In light of today's steroid scandals, it's both ironic and nostalgic to revisit a time when a baseball player's worst sins were womanizing and drinking. The great Babe Ruth was guilty as charged on both counts, and Leigh Montville's The Big Bam: The Life and Times of Babe Ruth makes no attempt to sugarcoat the Bambino's human failings. Montville, a former senior writer for Sports Illustrated, fully acknowledges the efforts of Ruth's previous biographers even drawing upon some of their primary sources then proceeds to take his own singular aim on the subject. Alas, many of the details of Ruth's early life are shrouded or not fully documented, and after he'd become a national sports hero of unparalleled wealth and fame, events were often filtered through a contemporary press that seemed more determined to inflate the man's image rather than publicize the unbridled truth. Montville makes a stylish effort to bridge the gap between fact and fiction, and he further engages the reader by effectively putting Ruth in the context of his peers and the cataclysmic times that spanned the First World War, the Roaring '20s and the Great Depression. Yet the most compelling episodes concern the Babe's formative years, most of them spent at St. Mary's Industrial School for Boys in Baltimore, where a spartan order of Catholics essentially raised him, taught him baseball and facilitated his opportunity to turn pro, thus giving rise to a Horatio Alger story on a grand scale. Montville vividly presents the heroic details of Ruth's playing career, making it clear that, despite all the home-run-hitting prowess that changed the face of the game and set records that stood for decades, Ruth was also a dominant pitcher who could have had a Hall of Fame career in that position as well. What plainly emerges here is that Ruth was a simple, unreflective guy with huge appetites, who loved playing baseball, being a celebrity and spending his money on the good life. Montville captures these essentials with sufficient color, while also effectively describing the Babe's inevitable professional decline and his bittersweet final years outside of the game, where he lingered as a tame curiosity figure before dying of cancer in 1948 at the age of 53.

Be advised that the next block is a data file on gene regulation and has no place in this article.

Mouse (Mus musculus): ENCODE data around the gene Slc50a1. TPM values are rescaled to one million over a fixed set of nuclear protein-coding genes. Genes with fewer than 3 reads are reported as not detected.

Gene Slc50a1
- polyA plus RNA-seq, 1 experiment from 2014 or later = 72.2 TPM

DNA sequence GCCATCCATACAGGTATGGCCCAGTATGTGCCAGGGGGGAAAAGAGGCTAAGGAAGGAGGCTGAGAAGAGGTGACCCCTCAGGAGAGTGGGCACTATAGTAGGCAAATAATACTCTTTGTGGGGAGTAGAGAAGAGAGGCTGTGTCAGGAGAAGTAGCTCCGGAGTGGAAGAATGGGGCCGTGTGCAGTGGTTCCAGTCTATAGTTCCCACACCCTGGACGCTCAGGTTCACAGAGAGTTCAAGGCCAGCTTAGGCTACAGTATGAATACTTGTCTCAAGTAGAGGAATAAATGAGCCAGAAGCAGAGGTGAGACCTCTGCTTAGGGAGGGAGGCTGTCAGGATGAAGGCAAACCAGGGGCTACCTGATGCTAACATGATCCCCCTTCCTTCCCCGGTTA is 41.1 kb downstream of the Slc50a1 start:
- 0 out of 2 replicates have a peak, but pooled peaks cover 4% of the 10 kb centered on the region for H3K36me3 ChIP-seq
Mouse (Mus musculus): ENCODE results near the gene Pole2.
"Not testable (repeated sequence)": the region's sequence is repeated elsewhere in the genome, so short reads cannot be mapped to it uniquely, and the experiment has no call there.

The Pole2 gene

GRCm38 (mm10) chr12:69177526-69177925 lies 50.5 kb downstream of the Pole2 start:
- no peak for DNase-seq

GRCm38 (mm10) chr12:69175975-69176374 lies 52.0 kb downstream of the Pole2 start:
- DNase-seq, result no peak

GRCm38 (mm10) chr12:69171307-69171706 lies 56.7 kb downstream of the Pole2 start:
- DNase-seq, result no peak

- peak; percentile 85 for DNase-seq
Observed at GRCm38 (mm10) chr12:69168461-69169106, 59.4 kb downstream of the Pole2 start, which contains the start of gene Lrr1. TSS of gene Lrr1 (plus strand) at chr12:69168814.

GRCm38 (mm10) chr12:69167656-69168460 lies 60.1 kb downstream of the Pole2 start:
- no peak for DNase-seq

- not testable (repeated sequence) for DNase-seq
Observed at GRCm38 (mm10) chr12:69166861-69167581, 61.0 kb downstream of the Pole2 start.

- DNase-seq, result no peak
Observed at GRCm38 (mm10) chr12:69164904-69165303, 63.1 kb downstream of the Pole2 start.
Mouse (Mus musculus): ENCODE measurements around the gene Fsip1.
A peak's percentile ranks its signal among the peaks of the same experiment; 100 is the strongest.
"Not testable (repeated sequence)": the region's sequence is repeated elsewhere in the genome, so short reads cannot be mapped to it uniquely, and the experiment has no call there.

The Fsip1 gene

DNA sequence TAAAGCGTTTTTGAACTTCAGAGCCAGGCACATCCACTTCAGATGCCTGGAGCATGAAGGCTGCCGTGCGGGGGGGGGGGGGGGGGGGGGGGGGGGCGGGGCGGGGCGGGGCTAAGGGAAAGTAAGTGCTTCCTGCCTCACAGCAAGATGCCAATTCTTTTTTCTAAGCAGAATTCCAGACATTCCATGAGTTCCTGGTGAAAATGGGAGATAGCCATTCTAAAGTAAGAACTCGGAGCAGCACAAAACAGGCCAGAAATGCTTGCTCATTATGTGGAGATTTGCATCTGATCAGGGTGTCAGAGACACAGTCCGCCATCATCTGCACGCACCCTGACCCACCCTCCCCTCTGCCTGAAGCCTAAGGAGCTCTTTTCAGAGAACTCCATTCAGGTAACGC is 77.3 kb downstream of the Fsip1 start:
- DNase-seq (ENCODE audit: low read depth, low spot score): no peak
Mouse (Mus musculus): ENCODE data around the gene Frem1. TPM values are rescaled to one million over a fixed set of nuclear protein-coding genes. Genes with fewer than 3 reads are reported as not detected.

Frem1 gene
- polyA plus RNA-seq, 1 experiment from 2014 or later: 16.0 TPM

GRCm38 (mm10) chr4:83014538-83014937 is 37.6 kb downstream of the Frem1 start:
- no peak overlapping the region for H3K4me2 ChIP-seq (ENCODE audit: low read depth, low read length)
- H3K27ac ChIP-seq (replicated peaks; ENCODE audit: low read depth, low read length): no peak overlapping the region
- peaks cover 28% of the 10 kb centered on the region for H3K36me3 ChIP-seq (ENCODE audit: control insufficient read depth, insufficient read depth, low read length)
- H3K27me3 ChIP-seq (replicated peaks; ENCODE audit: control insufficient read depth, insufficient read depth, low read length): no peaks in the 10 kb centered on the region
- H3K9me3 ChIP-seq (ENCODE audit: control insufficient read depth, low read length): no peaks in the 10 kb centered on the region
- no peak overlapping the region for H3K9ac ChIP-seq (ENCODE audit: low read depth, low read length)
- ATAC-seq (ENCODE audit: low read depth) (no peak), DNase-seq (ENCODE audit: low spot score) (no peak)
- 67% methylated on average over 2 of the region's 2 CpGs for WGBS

Martin Brady writes from Nashville.